After a customer complaint, I contacted the head of regulatory compliance at NYSE-Liffe, and had a serious chat with him. He seemed like a nice enough fellow, but he wouldn’t admit that NYSE-Liffe had run out of 1 kilo bars. He said that the warehouse registrar has complete “discretion” to hand out paper WDRs, representing a 1/3rd interest in a 100 ounce bar, if the “circumstances warrant”. But, if the exchange has “complete discretion” to alter contracts as they see fit, what is the purpose of the advertised contract specifications? NYSE-Liffe claims that its clearing members can rely on Exchange Rule 1408. This obscure rule, however, was never communicated to customers. Nevertheless, it is now being relied upon by the exchange, in an attempt to “default” on the contracts without legal consequences. The rule says that clearing members can substitute delivery of a WDR, giving the customer a 1/3rd interest in a 100 ounce bar, instead of a physical 1 kg bar of gold. There is only one problem. In their eagerness to sell contracts, the exchange failed to communicate that to customers and failed to make it a part of the contract specifications. As a result, clearing members may be saved from claims by one against the other, but they are NOT immune to the just claims of aggrieved customers. The exchange clearly misled the public, intentionally or unintentionally, and allowed clearing members to sell huge numbers of 1 kg contracts, even though they did not have enough 1 kg. bars to fulfill the contracts.
There has been a lot of talk, over the past year, by bearish gold commentators, claiming that the shortage of gold and silver is merely a fluke of the retail market. However, 1 kg. bars of gold are NOT a retail denomination. They are the primary unit used in most commodity futures markets. Unlike the American exchanges, the 1 kg. bar dominates deliverable contracts, for example, on the Tokyo Commodities Exchange, as well as many other commodities exchanges around the world. They were also the primary unit of the mini-gold contracts (YG), offered by NYSE-Liffe, prior to the technical default. In other words, the retail gold shortage has spread into the wholesale market. What’s next? Will there be a shortage of 100 ounce bars? No exchange rule can be used to hide from a technical default on delivery of 100 ounce bars. But, vast numbers of 100 ounce bars are stored at the iShares COMEX gold trust (IAU). So, a default in delivery of 100 ounce bars will take a while.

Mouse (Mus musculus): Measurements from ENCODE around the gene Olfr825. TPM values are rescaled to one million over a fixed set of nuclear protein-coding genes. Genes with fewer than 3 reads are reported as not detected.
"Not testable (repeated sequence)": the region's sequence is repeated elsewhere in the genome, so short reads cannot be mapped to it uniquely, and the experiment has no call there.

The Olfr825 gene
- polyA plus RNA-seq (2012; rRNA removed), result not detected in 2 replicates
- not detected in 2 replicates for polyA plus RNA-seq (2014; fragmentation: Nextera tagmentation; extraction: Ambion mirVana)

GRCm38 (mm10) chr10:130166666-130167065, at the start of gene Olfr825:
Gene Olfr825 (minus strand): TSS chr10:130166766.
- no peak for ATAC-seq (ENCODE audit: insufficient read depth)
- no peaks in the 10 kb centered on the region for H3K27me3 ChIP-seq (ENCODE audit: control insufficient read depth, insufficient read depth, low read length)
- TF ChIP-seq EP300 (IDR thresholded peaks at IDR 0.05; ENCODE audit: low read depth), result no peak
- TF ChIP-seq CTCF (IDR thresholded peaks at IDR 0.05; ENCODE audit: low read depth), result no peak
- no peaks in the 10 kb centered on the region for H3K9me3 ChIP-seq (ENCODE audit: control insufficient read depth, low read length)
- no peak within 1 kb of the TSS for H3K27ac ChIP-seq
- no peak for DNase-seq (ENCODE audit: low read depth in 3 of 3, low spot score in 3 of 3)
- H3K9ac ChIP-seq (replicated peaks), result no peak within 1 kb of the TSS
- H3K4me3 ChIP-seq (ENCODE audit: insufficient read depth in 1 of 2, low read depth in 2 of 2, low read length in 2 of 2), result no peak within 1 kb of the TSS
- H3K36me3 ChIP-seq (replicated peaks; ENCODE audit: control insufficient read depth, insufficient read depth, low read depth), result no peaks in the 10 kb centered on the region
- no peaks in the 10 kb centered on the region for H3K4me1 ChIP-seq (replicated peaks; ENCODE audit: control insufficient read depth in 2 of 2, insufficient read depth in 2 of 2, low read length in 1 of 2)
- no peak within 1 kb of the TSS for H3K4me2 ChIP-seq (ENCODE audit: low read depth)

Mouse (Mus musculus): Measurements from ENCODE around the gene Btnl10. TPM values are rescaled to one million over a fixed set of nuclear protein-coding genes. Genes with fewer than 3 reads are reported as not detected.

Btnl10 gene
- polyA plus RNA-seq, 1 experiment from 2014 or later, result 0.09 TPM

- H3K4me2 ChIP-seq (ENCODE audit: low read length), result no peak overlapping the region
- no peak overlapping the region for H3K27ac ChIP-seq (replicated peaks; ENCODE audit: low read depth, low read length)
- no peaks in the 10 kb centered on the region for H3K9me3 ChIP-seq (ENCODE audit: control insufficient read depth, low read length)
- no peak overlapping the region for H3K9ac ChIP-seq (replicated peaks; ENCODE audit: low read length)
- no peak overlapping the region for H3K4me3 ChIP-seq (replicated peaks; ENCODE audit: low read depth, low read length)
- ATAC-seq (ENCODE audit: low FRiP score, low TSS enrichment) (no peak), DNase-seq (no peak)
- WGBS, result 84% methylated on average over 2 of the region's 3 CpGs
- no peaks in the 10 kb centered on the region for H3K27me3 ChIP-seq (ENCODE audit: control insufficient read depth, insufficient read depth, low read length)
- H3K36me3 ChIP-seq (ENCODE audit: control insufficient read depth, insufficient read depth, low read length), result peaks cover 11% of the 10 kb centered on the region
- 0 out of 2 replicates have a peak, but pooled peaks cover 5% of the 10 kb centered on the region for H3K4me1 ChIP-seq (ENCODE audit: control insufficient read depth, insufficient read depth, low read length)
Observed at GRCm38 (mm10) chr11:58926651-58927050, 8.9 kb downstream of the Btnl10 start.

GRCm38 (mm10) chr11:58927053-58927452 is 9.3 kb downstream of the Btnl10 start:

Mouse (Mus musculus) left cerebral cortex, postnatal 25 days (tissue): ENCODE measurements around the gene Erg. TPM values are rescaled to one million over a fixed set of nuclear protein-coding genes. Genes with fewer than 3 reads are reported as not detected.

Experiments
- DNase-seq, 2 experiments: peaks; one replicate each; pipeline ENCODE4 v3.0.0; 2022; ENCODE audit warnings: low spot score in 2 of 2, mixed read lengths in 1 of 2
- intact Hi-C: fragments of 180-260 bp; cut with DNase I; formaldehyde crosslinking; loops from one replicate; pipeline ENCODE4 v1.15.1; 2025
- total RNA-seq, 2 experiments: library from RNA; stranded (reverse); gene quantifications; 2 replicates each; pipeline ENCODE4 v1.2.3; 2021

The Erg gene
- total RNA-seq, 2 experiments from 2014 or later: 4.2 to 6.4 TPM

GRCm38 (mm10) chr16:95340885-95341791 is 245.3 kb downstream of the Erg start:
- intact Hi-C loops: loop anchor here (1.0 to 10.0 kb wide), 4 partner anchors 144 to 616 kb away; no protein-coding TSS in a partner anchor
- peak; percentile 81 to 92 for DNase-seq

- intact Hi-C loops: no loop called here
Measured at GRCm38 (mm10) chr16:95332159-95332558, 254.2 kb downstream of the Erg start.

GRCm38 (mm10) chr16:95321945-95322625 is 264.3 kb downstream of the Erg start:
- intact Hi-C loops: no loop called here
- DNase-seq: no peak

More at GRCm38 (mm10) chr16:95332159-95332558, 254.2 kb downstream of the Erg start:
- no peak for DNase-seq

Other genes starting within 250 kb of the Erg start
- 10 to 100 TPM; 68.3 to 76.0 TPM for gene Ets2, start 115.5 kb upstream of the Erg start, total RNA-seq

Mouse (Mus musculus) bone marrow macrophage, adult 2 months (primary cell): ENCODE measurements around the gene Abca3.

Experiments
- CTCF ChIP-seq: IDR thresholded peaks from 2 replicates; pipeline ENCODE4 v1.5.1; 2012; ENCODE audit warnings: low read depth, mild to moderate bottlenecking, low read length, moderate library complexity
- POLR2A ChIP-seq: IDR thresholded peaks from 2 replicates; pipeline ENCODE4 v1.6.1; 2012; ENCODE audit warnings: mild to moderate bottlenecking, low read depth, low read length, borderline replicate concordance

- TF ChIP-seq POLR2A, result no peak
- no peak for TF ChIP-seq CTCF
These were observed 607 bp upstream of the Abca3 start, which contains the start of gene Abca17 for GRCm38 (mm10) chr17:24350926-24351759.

All that said, however, given that the Fed printing press is running overtime, things are going to get tighter. It will take only a few months of delivery percentages similar to those seen in December, 2008, before all the 100 ounce gold bars are gone. What will the futures exchanges do? Hand out little slips of paper entitling contract holders to a ¼ interests in 400 ounce banker’s bars? There is no rule that allows that. What happens when people start taking mass delivery of the 400 ounce bars? Will they hand out fractional shares in gold mines, along with picks and shovels?
The only way that remaining supplies can be rationed is by a rise in price sufficient to deter some of the buying. For some reason, the supply and demand for gold on the futures market is significantly out of synchronization. This implies that those who claim that the price of gold is manipulated are probably correct, because the situation could not happen in a completely free market. But, even if the gold market is manipulated, the manipulators cannot stop this from happening if the demand for delivery continues. In a more practical sense, coupled with the nearly complete removal of all small retail denominations of gold from store shelves around the world, demand is clearly outstripping supply by a considerable measure.
With the U.S. and the U.K. now engaged in quantitative easing (printing new dollars and pounds), and other central banks ready to join, we can reasonably assume that the desire to exchange paper money for gold will get stronger. If the price does not rise significantly, and quickly, it is only a matter of time before these shortages reach the 100 ounce bars, and, then, on to the 400 ounce banker’s bars. That is what happened, back in the 1930s, and it is happening again. The main difference is that, in the 1930s, the price was fixed by the government, so the conversion of dollars to gold could not be controlled by a rise in price. Now, however, the price of gold can go up until, potentially, it is high enough to discourage more buying by the public. It is impossible to say whether or not this means a rise to $2,000 or $2,500 per ounce by the end of 2009, as some have predicted. But, it does mean that the price will surely rise, that the rise is going to be huge, and, probably, that it will be fast and furious, at some point in the near future.